Electric Shock/Electrocution
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Contractor Dies From Electrocution, Fall at Lynchburg Plant

A contractor’s electrocution death at a central Virginia industrial plant is sure to raise tough legal questions about liability, insurance, the applicability of workers’ compensation and the possibility of filing a wrongful death lawsuit.



The deadly on-the-job accident happened at Lynchburg Powder Coating in Campbell County, Virginia (VA). On January 25, 2017, a self-employed general contractor was standing on a platform supported by a forklift when he suffered an electric shock strong enough to kill him. He fell 18 feet to the floor of the plant and died at the scene despite bystanders’ efforts to administer lifesaving CPR.

Multiple news reports identified the deceased contractor as 68-year-old Louis Pettigrew Jr. Local police and investigators from the federal Occupational Safety and Health Administration (OSHA) are working together to identify the exact cause of the fatal industrial accident.

The combination of workplace electrocutions and falls has long drawn specific attention from regulators and employee safety advocates. All companies are required to have equipment and procedures in place to prevent tragedies like this one in Lynchburg. What law enforcement and OSHA representatives must determine is whether the management of the plant where the contractor lost his life acted negligently by failing to put mandated safeguards in place. They will also probe for problems with the light fixture and the building’s construction.

Workers’ Comp or Wrongful Death Lawsuit?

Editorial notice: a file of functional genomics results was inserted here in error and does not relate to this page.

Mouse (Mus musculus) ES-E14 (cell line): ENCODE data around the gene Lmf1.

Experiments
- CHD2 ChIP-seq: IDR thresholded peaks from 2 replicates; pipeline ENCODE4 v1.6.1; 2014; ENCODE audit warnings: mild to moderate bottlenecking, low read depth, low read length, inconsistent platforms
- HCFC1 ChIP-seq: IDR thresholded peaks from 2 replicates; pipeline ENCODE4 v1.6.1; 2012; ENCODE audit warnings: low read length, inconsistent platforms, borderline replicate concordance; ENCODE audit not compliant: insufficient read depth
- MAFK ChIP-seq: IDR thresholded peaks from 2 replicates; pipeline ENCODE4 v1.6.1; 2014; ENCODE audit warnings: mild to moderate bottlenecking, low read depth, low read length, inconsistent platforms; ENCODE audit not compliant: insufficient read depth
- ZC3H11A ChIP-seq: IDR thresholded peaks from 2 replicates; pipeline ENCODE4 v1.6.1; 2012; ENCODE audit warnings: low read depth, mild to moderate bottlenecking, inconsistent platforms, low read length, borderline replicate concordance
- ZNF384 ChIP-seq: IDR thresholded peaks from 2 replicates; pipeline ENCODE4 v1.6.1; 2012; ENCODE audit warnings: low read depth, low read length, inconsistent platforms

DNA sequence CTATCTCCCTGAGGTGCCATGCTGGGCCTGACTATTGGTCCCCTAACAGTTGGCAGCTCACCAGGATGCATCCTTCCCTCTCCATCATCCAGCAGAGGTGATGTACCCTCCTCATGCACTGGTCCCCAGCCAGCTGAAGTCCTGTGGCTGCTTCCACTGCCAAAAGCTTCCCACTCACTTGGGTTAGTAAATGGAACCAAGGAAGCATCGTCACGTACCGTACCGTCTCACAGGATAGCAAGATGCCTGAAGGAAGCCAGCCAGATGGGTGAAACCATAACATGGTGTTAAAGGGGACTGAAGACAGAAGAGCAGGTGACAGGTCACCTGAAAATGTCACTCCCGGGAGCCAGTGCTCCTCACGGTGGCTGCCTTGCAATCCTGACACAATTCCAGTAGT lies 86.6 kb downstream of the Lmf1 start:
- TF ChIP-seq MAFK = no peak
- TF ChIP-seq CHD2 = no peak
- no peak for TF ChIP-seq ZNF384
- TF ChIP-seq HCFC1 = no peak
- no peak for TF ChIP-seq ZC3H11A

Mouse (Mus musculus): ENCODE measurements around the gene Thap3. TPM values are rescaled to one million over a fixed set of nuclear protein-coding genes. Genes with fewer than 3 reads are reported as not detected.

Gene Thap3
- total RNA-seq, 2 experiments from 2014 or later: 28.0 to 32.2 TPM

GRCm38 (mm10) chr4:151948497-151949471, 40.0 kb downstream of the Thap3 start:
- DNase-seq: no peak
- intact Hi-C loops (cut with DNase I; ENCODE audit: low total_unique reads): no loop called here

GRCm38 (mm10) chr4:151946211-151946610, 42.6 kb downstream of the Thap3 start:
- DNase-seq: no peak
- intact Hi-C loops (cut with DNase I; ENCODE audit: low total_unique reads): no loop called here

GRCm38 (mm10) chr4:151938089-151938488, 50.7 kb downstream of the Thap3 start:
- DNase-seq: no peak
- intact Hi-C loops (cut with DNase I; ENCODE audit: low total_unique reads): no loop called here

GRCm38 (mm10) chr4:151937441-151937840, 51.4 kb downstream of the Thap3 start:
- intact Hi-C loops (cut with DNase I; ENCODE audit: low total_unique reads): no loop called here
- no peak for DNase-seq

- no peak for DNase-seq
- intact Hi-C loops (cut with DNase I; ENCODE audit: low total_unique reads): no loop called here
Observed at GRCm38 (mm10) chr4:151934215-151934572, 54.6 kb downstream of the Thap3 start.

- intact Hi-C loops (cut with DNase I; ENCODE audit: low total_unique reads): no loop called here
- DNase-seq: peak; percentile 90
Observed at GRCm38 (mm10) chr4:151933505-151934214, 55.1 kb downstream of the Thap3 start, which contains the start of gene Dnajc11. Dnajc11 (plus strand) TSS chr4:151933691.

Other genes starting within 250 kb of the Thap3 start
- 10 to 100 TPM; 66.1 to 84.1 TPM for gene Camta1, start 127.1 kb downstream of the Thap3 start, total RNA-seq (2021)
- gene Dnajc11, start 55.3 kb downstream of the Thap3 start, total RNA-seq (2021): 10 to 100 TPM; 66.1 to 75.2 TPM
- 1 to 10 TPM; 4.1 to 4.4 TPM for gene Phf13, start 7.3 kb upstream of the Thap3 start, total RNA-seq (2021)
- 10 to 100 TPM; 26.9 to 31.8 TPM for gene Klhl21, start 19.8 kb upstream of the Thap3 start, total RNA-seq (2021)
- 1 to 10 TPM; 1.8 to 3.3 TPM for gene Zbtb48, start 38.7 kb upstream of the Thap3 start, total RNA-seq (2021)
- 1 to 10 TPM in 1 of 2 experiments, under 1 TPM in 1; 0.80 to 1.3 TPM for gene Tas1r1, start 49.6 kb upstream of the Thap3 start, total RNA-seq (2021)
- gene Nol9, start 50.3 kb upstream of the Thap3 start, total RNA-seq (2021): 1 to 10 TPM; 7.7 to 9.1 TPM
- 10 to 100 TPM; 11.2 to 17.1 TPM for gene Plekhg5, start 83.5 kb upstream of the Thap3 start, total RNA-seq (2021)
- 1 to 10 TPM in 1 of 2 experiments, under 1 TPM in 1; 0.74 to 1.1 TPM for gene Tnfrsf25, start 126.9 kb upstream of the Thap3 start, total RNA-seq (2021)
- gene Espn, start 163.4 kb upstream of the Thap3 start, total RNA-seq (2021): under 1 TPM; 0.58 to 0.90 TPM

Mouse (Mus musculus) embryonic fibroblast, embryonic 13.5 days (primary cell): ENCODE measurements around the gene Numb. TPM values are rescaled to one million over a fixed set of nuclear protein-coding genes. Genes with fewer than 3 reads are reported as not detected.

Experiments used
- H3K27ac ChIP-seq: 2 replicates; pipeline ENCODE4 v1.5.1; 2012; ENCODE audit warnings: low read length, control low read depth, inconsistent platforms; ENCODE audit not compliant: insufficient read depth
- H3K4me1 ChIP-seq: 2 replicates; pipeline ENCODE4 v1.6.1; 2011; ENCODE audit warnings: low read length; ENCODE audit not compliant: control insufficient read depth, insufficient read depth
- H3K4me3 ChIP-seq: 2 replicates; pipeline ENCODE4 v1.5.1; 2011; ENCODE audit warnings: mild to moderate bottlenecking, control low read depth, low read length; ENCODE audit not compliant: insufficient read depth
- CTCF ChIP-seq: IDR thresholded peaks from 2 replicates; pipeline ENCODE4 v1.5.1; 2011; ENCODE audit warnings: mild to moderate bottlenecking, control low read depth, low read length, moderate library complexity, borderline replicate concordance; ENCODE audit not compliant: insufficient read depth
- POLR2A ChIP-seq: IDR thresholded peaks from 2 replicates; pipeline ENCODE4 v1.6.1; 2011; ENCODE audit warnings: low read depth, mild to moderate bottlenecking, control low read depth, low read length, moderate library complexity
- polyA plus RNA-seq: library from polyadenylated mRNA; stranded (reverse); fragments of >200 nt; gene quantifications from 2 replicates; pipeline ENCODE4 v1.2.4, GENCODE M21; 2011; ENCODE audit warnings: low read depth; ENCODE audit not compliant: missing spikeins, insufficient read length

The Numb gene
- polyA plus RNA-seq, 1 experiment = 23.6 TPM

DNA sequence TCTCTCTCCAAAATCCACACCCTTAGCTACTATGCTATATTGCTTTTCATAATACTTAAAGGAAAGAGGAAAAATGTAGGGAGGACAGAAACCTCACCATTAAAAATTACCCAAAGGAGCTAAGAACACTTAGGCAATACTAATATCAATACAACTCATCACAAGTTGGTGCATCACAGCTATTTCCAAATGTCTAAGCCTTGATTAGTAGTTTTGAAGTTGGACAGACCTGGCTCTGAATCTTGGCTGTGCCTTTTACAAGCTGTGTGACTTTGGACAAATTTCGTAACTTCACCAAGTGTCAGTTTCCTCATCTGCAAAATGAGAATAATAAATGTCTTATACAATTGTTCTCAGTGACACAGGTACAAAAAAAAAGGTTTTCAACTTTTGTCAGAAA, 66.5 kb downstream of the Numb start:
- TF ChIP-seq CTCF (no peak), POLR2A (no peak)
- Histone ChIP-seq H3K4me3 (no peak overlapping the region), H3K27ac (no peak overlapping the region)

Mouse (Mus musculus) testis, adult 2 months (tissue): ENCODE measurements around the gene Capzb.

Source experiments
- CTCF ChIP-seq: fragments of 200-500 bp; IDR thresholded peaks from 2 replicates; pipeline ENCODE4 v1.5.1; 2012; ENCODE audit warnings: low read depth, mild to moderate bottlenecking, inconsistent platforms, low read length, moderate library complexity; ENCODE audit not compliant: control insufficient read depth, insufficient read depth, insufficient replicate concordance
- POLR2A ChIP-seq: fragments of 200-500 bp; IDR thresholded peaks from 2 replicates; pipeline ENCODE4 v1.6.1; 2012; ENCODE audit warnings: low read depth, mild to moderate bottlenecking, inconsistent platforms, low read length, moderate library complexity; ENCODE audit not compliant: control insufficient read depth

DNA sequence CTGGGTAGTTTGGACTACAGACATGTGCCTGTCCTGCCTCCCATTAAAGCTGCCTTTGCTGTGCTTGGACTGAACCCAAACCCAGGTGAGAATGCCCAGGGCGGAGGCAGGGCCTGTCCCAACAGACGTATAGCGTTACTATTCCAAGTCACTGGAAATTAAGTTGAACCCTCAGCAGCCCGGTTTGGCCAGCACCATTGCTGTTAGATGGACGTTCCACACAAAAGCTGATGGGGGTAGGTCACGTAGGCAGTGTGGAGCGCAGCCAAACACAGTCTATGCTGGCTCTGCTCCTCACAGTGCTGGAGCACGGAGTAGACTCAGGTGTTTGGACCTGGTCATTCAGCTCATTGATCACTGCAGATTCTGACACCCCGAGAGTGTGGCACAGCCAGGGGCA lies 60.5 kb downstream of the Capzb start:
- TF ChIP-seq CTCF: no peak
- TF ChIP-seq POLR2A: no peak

Depending on what investigators find, the deceased contractor’s family may have grounds for both filing a claim with Virginia Workers’ Compensation and seeking compensation directly from the company. The manufacturer of the light fixture and the construction group that originally installed the fixture might also bear liability.

Virginia law requires companies that hire more than three contractors a year to carry workers’ comp coverage on those contractors. That should benefit the family of the man who lost his life at Lynchburg Powder Coating because an independent general contractor would be unlikely to pay into the state system on his own.

Succeeding with a workers’ comp claim requires showing that the accident victim did the right things’ specific wrongdoing by the employer is not necessary. If, however, the company acted recklessly by violating multiple safety practices, it could face a lawsuit.

Evidence that the light fixture was defective or improperly wired would also open the door to one or more electrical shock and electrocution lawsuits. Hiring an experienced Virginia wrongful death attorney to ensure all such evidence was fully analyzed would ensure family members had every opportunity to seek compensation and damages from organizations that failed to protect the life of their loved one.


Richard N. Shapiro
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Personal Injury & Wrongful Death Lawyer Serving Va Beach, Norfolk, Chesapeake & all of Virginia
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